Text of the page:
What do you want other people to know about you?
That I’m real, genuine, independent, loving, kind. Sometimes I can be too real. I miss my mom, I love my kids, I miss my family. I want to get into a business, I want to open a daycare center using my diploma in childcare management. We need to help these kids, the generation is flipping over. We are the ones that got to help them. I’m not the average 35 years old, I’m motivated to get my son into college. I’m 35 tryna get online classes. Finish, finish, finish school. I want to break the chain of our family members not going to college. If you don’t have an education you aren’t gonna get anything.
Who is your community here?
My companion now, I’ve been with my companion and he gets me through. Having faith, and praying. He’s been getting us through, and he builds up everything for me. I wanna find a church home in the community, and I wanna sing for the lord. I have to give him something back. God got me through this situation. I had a lady come and she enjoyed my kids, she wanted to reach out to us. Her mom had wanted to buy me a camper for us to stay in. Anything to get us off the streets. She put us in an Airbnb for 13 days. Who do you know that would pay $120 a night for someone they didn’t know. God sent her to us. But yes I’m grateful.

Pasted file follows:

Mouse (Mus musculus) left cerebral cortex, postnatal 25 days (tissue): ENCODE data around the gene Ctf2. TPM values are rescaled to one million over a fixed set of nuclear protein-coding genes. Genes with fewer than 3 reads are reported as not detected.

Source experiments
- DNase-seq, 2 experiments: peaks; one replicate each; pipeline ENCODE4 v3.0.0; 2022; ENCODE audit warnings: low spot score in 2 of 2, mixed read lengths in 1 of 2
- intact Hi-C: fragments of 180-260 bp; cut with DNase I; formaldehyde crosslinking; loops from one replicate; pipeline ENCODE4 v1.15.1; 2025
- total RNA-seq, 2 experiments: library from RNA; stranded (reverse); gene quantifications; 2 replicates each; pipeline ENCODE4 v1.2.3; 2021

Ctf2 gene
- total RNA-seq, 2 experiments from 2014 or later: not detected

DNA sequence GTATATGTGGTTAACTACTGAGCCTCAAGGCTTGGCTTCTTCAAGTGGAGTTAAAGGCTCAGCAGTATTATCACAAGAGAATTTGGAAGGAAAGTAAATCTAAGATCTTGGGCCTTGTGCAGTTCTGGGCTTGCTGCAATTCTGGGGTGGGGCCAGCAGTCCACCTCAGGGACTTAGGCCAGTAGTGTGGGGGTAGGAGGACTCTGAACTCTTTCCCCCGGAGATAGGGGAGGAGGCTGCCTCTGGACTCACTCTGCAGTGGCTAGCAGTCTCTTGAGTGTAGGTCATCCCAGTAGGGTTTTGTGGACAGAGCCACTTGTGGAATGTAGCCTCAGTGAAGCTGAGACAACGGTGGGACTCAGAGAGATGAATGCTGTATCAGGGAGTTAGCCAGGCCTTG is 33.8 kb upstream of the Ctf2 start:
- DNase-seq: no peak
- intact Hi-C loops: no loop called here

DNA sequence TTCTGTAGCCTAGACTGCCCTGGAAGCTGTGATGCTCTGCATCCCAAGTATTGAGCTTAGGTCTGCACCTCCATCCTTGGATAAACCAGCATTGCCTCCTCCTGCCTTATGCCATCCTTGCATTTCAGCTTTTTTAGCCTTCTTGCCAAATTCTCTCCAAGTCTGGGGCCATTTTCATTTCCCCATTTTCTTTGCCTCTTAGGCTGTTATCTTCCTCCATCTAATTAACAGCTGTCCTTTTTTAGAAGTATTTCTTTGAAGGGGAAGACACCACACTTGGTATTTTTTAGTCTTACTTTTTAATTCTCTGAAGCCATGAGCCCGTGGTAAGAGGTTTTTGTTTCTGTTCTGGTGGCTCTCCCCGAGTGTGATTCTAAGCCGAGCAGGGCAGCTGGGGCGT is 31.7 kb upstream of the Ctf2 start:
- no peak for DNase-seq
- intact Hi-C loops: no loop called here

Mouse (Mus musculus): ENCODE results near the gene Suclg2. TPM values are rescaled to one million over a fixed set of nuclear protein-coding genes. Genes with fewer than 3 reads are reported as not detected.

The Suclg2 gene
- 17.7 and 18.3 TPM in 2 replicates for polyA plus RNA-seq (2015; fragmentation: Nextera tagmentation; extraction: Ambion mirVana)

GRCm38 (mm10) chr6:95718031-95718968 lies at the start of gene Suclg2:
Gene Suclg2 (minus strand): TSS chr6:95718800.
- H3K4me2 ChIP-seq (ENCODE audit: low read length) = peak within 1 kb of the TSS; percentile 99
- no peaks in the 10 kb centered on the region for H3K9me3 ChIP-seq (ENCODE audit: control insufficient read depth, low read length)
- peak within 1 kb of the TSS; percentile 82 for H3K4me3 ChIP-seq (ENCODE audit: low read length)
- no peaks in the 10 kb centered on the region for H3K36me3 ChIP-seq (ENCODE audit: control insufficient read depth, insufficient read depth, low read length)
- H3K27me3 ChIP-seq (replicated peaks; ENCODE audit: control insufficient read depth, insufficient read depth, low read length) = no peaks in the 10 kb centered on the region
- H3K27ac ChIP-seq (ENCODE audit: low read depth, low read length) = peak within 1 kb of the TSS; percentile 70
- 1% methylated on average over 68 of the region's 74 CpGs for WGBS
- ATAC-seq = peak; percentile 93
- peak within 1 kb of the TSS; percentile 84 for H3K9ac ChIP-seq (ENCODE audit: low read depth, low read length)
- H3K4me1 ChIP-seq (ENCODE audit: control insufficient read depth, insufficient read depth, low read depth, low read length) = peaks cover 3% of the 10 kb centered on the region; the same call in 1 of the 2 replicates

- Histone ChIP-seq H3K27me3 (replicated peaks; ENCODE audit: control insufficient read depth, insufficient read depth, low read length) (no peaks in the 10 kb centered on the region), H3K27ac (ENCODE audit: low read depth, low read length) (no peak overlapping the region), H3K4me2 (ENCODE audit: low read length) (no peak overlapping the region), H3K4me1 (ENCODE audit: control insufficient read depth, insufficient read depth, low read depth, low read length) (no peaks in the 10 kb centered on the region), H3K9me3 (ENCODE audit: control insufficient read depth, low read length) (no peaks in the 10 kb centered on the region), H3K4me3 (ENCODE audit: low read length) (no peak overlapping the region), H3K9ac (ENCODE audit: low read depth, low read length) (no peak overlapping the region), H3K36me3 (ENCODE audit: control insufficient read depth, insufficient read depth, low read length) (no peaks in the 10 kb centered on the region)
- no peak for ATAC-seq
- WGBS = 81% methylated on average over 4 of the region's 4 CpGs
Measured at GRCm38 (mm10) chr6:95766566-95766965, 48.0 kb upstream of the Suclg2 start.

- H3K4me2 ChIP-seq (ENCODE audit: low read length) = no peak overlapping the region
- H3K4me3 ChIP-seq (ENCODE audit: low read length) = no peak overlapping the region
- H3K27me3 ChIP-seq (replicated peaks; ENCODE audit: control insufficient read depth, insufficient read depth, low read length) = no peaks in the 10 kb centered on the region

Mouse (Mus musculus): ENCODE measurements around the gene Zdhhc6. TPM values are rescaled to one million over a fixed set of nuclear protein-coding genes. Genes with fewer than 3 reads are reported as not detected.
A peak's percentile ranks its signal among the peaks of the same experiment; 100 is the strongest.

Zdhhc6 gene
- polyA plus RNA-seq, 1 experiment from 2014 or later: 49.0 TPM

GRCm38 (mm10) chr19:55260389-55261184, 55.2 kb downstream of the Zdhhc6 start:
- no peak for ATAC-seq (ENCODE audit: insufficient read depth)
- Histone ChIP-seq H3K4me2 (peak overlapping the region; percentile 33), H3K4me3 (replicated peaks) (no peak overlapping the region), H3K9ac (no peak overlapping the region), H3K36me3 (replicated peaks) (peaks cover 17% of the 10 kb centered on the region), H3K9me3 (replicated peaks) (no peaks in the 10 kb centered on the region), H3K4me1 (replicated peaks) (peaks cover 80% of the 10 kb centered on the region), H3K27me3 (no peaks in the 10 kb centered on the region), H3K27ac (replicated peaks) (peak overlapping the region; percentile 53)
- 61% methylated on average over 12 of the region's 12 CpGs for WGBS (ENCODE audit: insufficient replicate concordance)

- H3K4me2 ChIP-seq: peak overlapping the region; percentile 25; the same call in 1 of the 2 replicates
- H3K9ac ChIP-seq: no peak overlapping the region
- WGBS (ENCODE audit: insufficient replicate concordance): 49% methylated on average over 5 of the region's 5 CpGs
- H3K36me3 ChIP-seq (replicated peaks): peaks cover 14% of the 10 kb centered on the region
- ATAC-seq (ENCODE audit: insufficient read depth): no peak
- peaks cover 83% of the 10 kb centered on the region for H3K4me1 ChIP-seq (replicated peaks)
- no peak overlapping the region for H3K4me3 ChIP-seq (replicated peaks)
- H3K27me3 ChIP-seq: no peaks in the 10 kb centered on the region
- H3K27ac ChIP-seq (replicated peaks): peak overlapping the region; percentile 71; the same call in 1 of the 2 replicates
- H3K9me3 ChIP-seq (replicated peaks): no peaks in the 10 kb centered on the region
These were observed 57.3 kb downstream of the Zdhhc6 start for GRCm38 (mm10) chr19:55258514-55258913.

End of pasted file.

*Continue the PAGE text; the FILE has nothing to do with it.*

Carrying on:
What has been the most helpful thing that people have done for you?
Anybody from the state of Minnesota that fixed us breakfast, that gave us socks, blankets, that gave me a target card that didn’t know me, a generator, I’m grateful for everything.
The world would be a better place with more _____.
Nice people, caring people. This is my first time ever dealing with racism, throughout working. I’ve never had to experience it before, and I have to experience that now. I’ve never dealt with that. Cut that out.
Responses have been edited for length and clarity.